This scenario is perfectly illustrative of the simultaneous difficulty and importance of making the case for less government. In the midst of a hotly contested election, the temptation of politicians to pander seems almost irresistible. But if the public has the awareness of the futility of repealing laws of economics, then such efforts would be laughed off the table.

This is like the failed effort to make pi = 3.2 in the Indiana legislature in the 1890's. Today, no one would think of introducing such legislation for fear of ridicule. One would think that similarly stupid schemes to manipulate the price of oil would be ridiculed as well.

Friday, November 14, 2008

What Happened to This Guy? UPDATED

Back in February, after John McCain clinched the Republican nomination, I wrote approvingly of his efforts to reach out to conservatives and by extension, libertarians. I was specifically delighted by this rhetorical flourish:

"...I share with you that most basic of conservative principles: that liberty is a right conferred by our Creator, not by governments, and that the proper object of justice and the rule of law in our country is not to aggregate power to the state but to protect the liberty and property of its citizens. And like you, I understand, as Edmund Burke observed, that whenever a separation is made between liberty and justice, neither . . . is safe."

There was more:

"I believe today, as I believed twenty-five years ago, in small government; fiscal discipline; low taxes; a strong defense, judges who enforce, and not make, our laws; the social values that are the true source of our strength; and, generally, the steadfast defense of our rights to life, liberty and the pursuit of happiness, which I have defended my entire career as God-given to the born and unborn."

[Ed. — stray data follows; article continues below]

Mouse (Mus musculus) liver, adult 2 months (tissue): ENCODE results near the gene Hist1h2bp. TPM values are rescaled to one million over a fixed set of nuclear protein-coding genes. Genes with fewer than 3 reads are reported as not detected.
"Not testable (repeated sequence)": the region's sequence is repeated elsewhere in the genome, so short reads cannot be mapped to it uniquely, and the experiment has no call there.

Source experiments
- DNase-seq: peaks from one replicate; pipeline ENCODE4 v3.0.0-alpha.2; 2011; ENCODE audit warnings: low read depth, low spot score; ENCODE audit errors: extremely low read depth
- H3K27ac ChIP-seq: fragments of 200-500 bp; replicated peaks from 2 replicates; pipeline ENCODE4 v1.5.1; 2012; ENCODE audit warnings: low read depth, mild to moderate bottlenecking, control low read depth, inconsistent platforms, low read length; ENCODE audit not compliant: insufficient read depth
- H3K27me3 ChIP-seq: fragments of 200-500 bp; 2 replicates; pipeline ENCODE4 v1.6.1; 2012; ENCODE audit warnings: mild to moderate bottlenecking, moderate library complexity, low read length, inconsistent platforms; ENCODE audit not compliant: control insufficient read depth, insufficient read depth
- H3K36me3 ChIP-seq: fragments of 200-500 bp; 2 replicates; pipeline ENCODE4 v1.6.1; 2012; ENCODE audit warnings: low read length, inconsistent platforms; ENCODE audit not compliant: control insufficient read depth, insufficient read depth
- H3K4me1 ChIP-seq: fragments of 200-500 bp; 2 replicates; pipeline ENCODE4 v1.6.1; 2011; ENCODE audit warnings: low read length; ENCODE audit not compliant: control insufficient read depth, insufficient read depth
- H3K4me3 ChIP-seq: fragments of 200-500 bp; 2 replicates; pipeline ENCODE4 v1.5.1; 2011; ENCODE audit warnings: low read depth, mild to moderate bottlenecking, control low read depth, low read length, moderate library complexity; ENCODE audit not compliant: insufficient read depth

When the credit crunch, which became a manufactured crisis, hit, John McCain's instincts were dead on. He initially opposed the bail out of AIG. He announced the suspension of the campaign to go to Washington to deal with the crisis. I had real hope that he was going to again out-maneuver Obama and propose a better, less intrusive, less costly solution to the problem at hand. It would have simultaneously played to his strengths, small-government conservative and maverick and would have properly framed the debate. But in the end, he offered nothing different from Bush or Obama and it was game over. I am not sure if it was timidity or lack of confidence in his own judgement on economic issues. Too bad, because the nation is going to suffer for it.


Apparently, Senator Jim DeMint (R-SC) read my blog and agrees that McCain's support of the bailout was at least partly responsible for his loss. From CNN:

'And of course, his embrace of the bailout right before the election was probably the nail in our coffin this last election."

Dang, I may have to retract the whole post.

The Challenge for our Generation

Peter Robinson, in his Man Friday column, on Forbes, recounts a conversation with the late, great Milton Friedman, pictured at left. He offered the great man a compliment on how the battle for individual liberty had been won because no respectable economics department in the country espoused openly collectivist theories any longer. Friedman answered as follows:

"The challenge for my generation," he said, "was to provide an intellectual defense of liberty. The challenge for your generation is to keep it."